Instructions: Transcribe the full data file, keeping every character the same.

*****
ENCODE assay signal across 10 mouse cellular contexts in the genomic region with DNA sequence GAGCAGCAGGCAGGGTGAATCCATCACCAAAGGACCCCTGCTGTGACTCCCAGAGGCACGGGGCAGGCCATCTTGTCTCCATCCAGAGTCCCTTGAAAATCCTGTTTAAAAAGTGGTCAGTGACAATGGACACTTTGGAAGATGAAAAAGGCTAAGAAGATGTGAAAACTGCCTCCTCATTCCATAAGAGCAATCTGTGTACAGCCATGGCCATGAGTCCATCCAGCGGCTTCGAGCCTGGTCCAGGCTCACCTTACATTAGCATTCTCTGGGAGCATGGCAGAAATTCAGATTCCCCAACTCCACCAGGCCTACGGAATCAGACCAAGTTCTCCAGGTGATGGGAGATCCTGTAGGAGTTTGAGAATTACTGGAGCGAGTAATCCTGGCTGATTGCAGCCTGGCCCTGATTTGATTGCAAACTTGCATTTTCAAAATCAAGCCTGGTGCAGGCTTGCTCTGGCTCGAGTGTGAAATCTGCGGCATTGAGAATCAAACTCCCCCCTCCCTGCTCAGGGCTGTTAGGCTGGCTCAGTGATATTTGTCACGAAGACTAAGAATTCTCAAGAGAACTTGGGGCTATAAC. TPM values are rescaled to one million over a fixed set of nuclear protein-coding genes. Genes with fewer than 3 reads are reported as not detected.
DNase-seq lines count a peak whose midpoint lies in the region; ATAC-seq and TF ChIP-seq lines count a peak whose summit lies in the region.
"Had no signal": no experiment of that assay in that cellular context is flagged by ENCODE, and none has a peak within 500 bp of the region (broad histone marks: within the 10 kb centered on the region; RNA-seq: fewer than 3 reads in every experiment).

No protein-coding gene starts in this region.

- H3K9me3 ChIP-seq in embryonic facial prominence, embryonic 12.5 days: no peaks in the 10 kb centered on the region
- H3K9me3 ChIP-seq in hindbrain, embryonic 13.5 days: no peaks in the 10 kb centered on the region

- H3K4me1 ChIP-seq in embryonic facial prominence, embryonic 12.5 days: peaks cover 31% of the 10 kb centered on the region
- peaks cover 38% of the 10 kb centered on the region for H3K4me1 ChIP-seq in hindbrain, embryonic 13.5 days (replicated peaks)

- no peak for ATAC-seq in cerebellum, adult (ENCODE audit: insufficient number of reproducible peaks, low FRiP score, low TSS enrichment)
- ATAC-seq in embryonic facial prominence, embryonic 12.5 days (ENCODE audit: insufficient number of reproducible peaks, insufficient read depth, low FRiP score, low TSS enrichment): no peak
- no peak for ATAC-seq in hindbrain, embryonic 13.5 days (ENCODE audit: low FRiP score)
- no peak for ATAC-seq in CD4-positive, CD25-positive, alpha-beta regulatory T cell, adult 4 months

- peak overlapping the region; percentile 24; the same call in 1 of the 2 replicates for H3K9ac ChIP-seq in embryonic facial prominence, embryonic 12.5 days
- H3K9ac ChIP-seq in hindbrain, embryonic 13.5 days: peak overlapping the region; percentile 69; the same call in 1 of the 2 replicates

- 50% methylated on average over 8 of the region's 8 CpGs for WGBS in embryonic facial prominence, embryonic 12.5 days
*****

ENCODE assay signal across 10 mouse cellular contexts in the genomic region with DNA sequence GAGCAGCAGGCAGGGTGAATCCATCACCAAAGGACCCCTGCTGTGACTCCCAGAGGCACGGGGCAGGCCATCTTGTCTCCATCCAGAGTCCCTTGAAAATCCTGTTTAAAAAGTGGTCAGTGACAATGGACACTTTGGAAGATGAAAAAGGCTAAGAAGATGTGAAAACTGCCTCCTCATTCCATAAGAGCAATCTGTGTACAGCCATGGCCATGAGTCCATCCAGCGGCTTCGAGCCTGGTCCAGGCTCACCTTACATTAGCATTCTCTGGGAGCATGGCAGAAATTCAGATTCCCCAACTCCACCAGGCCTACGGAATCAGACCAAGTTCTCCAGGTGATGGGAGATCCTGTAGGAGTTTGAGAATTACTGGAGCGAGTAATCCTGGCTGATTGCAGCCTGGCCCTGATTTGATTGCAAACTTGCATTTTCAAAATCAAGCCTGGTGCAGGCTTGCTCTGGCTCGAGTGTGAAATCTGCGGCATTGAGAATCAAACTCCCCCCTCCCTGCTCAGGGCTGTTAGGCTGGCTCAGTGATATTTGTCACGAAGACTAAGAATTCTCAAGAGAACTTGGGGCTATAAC. TPM values are rescaled to one million over a fixed set of nuclear protein-coding genes. Genes with fewer than 3 reads are reported as not detected.
DNase-seq lines count a peak whose midpoint lies in the region; ATAC-seq and TF ChIP-seq lines count a peak whose summit lies in the region.
"Had no signal": no experiment of that assay in that cellular context is flagged by ENCODE, and none has a peak within 500 bp of the region (broad histone marks: within the 10 kb centered on the region; RNA-seq: fewer than 3 reads in every experiment).

No protein-coding gene starts in this region.

- H3K9me3 ChIP-seq in embryonic facial prominence, embryonic 12.5 days: no peaks in the 10 kb centered on the region
- H3K9me3 ChIP-seq in hindbrain, embryonic 13.5 days: no peaks in the 10 kb centered on the region

- H3K4me1 ChIP-seq in embryonic facial prominence, embryonic 12.5 days: peaks cover 31% of the 10 kb centered on the region
- peaks cover 38% of the 10 kb centered on the region for H3K4me1 ChIP-seq in hindbrain, embryonic 13.5 days (replicated peaks)

- no peak for ATAC-seq in cerebellum, adult (ENCODE audit: insufficient number of reproducible peaks, low FRiP score, low TSS enrichment)
- ATAC-seq in embryonic facial prominence, embryonic 12.5 days (ENCODE audit: insufficient number of reproducible peaks, insufficient read depth, low FRiP score, low TSS enrichment): no peak
- no peak for ATAC-seq in hindbrain, embryonic 13.5 days (ENCODE audit: low FRiP score)
- no peak for ATAC-seq in CD4-positive, CD25-positive, alpha-beta regulatory T cell, adult 4 months

- peak overlapping the region; percentile 24; the same call in 1 of the 2 replicates for H3K9ac ChIP-seq in embryonic facial prominence, embryonic 12.5 days
- H3K9ac ChIP-seq in hindbrain, embryonic 13.5 days: peak overlapping the region; percentile 69; the same call in 1 of the 2 replicates

- 50% methylated on average over 8 of the region's 8 CpGs for WGBS in embryonic facial prominence, embryonic 12.5 days